On Tuesday of this week, Jerry Sandusky received a de facto life sentence of 30-60 years for raping, abusing and assaulting some ten young boys. To this day, Mr. Sandusky denies his guilt and places the blame for his conviction on what he feels is the false testimony of his many victims. As The New York Times stated in an editorial following the sentencing, “The case of Jerry Sandusky for the serial raping of young boys while a coach in Penn State’s football program ended Tuesday as it began: in denial and delusion.”
While Mr. Sandusky’s unremitting denials might simply be explained as the desperate pleading of a convicted felon about to face the consequences of his criminal and despicable acts, some of the recent statements attributed to the leadership of Penn State are more difficult to comprehend. In its editorial, The Times reported on a recent meeting which they had with the Chair of the Penn State Board, Karen Peetz, and Rodney Erickson, President of Penn State. While certainly acknowledging the “seriousness of the crimes” and the “catastrophic failures of management and leadership that were revealed “and, I might add, clearly spelled out by the investigative team commissioned by the Penn State Board of Trustees and headed by Louis J. Freeh, a former FBI Director, The Times editorial stated that President Erickson and Board Chair Peetz “…denied the obvious truth that football had been too dominant in Penn State’s culture, with terrible consequences.” Further, The Times reported that when “asked about lessons Penn State has learned, Mr. Erickson said that ‘bad things can happen in good places’ and child abuse happens everywhere.” I was taken aback by the flippancy of these responses and agree with The Times when they went on to say that while what Mr. Erickson says “is true,” – certainly bad things can happen in good places and, yes, child abuse happens everywhere - [what he said] has little relevance for Penn State.” Indeed, such remarks show a startling lack of insight and certainly do not reflect any productive analysis by Penn State as to what it might have done differently to minimize the extent of Sandusky’s criminal acts.
While one can never know with certainty the motivation of another’s actions, or lack thereof, it is widely accepted that Penn State’s leaders chose to protect the reputation of the university and its highly-regarded football program over all other considerations – even the safety of innocent young boys. In the words of the Freeh Report, there was “….a decision [by Penn State leaders] to actively conceal” Sandusky’s abusive acts, apparently to avoid the bad publicity for the football program and university they thought would result from such a disclosure. The result: an environment was created where sexual abuse was, at worst enabled, at the very least, tolerated. And yet, if it is true – as reported by The Times, that Penn State’s current President and Board Chair deny the very real possibility that the culture surrounding all things “football” at Penn State might have played a major role in how the institution responded to the repeated allegations of sexual abuse by Jerry Sandusky over the years, such a denial puts at risk the development of any truly effective, long-term solutions.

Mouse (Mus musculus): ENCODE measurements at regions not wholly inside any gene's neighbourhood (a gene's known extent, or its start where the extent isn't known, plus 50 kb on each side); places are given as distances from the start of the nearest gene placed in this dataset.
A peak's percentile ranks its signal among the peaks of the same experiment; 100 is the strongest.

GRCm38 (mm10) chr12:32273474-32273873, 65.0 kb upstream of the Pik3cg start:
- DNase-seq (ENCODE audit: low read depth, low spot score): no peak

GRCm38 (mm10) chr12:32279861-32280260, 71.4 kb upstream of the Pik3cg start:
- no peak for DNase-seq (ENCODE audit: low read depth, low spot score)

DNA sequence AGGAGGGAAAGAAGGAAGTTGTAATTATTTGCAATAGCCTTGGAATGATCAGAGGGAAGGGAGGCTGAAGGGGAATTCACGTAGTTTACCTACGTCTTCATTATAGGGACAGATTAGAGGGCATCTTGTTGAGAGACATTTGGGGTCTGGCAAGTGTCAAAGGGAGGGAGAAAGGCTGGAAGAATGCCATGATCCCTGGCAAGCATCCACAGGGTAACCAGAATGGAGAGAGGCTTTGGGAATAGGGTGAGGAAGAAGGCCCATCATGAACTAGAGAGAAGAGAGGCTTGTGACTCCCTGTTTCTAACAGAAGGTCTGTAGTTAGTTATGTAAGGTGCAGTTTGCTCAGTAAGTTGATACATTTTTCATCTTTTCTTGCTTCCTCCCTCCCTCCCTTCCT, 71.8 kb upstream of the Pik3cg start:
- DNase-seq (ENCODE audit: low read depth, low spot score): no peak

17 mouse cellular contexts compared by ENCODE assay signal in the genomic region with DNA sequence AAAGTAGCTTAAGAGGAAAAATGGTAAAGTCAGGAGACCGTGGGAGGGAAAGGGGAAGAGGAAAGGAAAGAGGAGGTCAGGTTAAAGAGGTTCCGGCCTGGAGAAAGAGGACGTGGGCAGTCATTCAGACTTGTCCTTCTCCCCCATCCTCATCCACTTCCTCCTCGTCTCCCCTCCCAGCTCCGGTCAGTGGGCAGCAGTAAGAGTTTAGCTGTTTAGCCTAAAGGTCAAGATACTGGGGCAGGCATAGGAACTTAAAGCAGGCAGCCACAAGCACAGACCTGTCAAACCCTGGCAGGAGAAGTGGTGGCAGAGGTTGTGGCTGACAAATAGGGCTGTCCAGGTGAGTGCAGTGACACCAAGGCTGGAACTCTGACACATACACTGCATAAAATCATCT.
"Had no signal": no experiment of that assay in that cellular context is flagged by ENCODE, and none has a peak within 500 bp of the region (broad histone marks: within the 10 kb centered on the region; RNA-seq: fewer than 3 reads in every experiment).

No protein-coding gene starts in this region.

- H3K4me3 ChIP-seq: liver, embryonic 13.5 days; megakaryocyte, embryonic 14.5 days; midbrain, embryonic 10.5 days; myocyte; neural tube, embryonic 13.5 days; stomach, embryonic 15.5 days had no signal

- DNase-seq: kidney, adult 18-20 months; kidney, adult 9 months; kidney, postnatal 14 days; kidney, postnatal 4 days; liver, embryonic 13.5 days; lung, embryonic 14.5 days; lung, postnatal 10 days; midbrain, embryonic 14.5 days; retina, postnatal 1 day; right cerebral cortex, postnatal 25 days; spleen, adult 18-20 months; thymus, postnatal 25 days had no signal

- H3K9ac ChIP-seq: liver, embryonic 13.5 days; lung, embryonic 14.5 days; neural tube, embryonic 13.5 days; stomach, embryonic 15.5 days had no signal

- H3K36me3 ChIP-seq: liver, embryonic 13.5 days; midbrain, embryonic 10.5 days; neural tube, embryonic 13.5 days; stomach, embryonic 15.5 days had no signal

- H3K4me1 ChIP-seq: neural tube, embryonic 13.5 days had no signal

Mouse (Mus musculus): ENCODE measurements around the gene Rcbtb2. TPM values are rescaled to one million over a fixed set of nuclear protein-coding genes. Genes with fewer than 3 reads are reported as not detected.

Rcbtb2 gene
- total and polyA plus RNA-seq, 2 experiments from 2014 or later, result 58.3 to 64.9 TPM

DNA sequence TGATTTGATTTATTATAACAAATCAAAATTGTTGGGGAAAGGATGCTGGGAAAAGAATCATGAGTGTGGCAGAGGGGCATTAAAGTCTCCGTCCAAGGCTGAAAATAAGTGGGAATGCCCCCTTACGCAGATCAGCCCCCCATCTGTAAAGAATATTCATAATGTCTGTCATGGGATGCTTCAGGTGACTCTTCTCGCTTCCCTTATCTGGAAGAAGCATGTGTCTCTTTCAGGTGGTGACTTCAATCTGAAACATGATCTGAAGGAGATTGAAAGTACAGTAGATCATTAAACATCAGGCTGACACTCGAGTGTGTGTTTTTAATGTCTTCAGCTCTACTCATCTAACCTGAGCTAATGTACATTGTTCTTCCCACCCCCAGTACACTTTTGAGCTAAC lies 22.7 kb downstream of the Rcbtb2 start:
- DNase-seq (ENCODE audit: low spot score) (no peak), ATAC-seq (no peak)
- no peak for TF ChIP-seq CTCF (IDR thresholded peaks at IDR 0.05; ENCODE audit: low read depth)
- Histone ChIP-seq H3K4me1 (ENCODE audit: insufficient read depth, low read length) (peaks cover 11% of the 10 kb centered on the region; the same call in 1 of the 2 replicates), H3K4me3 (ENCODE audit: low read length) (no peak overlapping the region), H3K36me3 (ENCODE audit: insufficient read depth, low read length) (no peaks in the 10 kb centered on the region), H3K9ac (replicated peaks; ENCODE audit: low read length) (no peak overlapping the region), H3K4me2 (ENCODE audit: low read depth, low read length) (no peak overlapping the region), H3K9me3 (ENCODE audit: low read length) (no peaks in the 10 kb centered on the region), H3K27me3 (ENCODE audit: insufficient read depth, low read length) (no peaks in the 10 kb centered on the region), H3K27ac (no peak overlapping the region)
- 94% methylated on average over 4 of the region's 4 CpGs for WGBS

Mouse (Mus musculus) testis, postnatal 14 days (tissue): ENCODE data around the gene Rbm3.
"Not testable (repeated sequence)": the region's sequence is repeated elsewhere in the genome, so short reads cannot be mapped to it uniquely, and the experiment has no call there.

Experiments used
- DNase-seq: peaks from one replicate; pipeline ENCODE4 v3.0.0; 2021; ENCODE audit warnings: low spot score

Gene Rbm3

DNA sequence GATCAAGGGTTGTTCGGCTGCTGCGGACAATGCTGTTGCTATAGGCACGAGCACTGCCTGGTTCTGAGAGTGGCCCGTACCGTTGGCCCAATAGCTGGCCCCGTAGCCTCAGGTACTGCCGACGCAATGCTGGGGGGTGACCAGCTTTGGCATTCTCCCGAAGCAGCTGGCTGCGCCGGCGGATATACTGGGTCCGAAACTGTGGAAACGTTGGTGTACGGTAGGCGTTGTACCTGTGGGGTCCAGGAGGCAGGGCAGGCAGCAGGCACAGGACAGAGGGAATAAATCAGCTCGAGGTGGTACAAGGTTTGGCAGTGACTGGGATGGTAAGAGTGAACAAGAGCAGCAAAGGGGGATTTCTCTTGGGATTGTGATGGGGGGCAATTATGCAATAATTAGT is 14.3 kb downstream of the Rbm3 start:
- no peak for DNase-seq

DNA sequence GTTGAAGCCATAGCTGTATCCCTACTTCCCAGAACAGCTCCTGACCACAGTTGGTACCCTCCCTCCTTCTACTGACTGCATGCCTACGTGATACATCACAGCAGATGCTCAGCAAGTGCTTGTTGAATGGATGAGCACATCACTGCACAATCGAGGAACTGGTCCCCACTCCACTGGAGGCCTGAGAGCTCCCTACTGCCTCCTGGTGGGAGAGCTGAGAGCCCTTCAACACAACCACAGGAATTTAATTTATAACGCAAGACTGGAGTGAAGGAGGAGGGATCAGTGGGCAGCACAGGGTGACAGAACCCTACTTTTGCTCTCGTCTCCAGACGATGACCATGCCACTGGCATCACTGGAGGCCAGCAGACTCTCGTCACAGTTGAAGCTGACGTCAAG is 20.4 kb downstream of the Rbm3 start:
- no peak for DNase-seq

Freeh, as reported by CBS News “challenged the Trustees to look at the culture of the university.” And I fervently hope that they do so. Addressing many of the over 100 suggestions in the Freeh Report for improvements in such areas as governance, risk management and compliance will be relatively straightforward. However, addressing an institutional culture which allowed individuals to rationalize the concealment of the facts, and deny the seriousness of the situation will be much more difficult.
Indeed, getting at the root cause of Penn State’s failure to deal with the criminal acts of Jerry Sandusky in a way which would have limited the harm to innocent young boys will require, first and foremost, an acknowledgement by the university and its leaders of the role the institutional culture actually played, coupled with an acknowledgement – and acceptance -- of the significant efforts which will be required of the entire institution to actually transform that culture.
Dr. Karen Hitchcock, Special Advisor in the consulting firm, Park Strategies, LLC, was President of the University at Albany, State University of New York, from 1996-2004, after which she went on to lead Queen’s University in Kingston, Ontario, Canada. Dr. Hitchcock has received honorary degrees from Albany Medical College and from her alma mater, St. Lawrence University. She has served on numerous regional and national committees and task forces dealing with issues in higher education, research and economic development. While at both the University at Albany and Queen’s University, she co-hosted the popular WAMC program, “The Best of our Knowledge”.
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